Have you been told that your TSH is ‘normal’, ‘fine’, ‘OK’, or ‘in range’, and still have hypothyroid symptoms? You could be on thyroid medication or not, and have a TSH as described above, and still be hypothyroid.
You could be hypothyroid at a cellular level, due to conversion problems of T4 into T3.
T4 is said to be about 90% of what the thyroid gland produces, with around 9% being T3. Some of the T4 also converts in to T3, or at least it should, and adequate levels of both is what’s needed to help us feel well and carry out all our usual bodily functions and processes.
But an inability to properly convert T4 to T3 is common among thyroid patients and can result in a fluctuating TSH or TSH that is ‘in range’ and low T3 and T4. This could be for someone on or not on thyroid medication. Conversion problems can be caused by adrenal fatigue, or other vitamin deficiencies such as iron. By addressing these, you may fix the conversion problem. Other people simply have a problem converting and don’t know why. But it’s a big reason as to why NDT tends to work better for a lot of patients, instead of Levo or Synthroid.
It still baffles me that doctors expect those of us with an already rubbish thyroid gland, that already can’t function properly, to also convert what it is producing, in to the right amount of hormones. It just doesn’t make sense!
The optimal TSH level is well reported to be between 0.5-2, with ‘the lower the better’ being the main consensus. But I’ve heard that many doctors use an out-dated reference range going anywhere up to 6 or even 10 (disgusting), and feel that anyone falling within this huge range is adequately managed. If your hypothyroidism is not properly managed, it puts you at risk of developing other health conditions, whether it is too high or too low. 0.5-2 is what you should be aiming for to avoid conditions such as dementia, heart problems and mental health problems, as explained here.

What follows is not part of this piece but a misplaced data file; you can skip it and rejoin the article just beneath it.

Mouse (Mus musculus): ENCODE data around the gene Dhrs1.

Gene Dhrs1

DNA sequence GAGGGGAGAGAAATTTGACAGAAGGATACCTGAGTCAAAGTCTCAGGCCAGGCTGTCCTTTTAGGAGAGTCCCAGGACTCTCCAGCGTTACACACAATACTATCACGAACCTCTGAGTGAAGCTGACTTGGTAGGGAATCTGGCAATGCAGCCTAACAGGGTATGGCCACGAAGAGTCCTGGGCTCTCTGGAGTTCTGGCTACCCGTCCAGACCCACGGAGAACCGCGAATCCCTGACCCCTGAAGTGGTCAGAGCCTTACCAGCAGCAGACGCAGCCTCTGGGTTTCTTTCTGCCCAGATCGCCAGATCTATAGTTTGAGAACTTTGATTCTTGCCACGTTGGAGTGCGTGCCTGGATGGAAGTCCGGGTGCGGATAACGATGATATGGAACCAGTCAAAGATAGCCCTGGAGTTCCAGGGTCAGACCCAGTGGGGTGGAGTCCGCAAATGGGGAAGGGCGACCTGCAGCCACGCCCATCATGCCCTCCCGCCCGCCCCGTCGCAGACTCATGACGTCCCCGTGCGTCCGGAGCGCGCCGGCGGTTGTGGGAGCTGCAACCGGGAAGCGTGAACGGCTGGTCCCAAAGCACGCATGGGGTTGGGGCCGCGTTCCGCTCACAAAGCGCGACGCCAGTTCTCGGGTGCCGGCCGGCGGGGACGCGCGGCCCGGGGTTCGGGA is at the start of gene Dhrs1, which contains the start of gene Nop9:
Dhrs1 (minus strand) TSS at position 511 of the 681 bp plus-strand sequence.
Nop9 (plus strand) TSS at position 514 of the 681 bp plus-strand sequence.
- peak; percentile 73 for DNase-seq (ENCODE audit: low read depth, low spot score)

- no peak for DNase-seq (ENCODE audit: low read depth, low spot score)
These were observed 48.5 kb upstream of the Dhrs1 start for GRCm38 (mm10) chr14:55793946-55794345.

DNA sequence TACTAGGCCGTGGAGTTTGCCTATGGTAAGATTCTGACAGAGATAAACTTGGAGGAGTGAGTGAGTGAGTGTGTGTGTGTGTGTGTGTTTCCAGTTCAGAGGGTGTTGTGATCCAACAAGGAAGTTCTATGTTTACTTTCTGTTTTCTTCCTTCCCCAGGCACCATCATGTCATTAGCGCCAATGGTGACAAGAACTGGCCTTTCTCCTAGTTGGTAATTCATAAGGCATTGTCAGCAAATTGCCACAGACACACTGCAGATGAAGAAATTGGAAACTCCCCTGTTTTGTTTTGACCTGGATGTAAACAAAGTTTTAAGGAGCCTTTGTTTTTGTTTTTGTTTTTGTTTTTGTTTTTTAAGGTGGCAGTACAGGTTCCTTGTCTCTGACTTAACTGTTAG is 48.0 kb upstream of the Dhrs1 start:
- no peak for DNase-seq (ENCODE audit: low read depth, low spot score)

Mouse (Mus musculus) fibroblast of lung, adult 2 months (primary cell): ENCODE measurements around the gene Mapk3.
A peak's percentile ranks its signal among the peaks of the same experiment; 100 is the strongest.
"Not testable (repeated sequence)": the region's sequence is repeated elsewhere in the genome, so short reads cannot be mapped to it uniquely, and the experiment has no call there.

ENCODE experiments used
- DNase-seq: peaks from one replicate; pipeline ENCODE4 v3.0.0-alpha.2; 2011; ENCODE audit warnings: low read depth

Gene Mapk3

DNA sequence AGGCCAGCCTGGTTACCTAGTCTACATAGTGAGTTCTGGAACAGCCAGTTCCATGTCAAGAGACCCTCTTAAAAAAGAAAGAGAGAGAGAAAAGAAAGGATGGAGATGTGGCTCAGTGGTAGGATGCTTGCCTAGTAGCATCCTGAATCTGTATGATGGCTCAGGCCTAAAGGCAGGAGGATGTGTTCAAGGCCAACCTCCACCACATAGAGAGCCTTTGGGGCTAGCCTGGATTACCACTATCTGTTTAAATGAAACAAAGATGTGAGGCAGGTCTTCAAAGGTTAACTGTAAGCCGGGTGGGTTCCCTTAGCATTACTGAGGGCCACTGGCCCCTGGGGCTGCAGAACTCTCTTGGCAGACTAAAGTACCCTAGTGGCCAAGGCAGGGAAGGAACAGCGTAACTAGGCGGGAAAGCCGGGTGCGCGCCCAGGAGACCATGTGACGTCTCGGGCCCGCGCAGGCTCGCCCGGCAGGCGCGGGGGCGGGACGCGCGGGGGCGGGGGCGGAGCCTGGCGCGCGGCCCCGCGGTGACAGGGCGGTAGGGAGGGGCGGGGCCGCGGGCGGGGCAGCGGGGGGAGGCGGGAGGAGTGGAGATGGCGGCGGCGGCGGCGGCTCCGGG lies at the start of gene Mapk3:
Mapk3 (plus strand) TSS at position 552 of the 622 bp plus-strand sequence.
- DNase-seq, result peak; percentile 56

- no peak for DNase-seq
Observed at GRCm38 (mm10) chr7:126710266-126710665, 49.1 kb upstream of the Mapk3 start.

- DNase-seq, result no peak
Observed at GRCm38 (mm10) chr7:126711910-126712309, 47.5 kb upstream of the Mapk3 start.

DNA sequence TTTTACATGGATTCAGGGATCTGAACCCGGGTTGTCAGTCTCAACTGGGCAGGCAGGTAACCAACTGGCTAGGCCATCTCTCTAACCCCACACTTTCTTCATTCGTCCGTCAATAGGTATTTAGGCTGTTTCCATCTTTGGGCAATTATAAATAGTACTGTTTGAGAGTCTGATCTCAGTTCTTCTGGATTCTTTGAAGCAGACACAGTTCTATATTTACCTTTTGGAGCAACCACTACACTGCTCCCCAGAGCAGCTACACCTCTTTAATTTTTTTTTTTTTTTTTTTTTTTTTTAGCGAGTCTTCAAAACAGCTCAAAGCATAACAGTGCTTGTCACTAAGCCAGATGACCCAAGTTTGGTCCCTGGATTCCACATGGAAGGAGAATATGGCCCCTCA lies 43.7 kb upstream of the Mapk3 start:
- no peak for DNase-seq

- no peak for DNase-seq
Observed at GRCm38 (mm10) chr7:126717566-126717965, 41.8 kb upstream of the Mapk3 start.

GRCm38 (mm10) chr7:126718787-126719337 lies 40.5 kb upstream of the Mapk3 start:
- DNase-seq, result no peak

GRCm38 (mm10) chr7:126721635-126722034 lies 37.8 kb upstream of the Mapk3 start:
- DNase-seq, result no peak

If your TSH is within the recommended 0.5-2 range and you still don’t feel well, or even if it isn’t 2 or below, you’ll need to make sure that your Free T3 and Free T4 also sit in the right place, with optimal readings being suggested as: Free T3 being in the top quarter of the range and a Free T4 mid-range or a bit higher, recommended. Other key tests, like adrenal function, are explained here.
You can click on the hyperlinks in the above post to learn more and see references to information given, but more reading and references can also be found at:
Rachel, The Invisible Hypothyroidism
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